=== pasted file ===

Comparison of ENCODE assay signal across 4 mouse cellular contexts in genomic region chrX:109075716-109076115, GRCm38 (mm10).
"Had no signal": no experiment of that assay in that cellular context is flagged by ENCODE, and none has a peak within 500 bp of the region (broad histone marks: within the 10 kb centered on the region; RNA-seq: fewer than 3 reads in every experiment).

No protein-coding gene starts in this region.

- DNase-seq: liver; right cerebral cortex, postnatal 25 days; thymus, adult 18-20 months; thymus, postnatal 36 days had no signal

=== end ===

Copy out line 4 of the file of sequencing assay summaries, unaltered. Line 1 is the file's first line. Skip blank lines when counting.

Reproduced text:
- DNase-seq: liver; right cerebral cortex, postnatal 25 days; thymus, adult 18-20 months; thymus, postnatal 36 days had no signal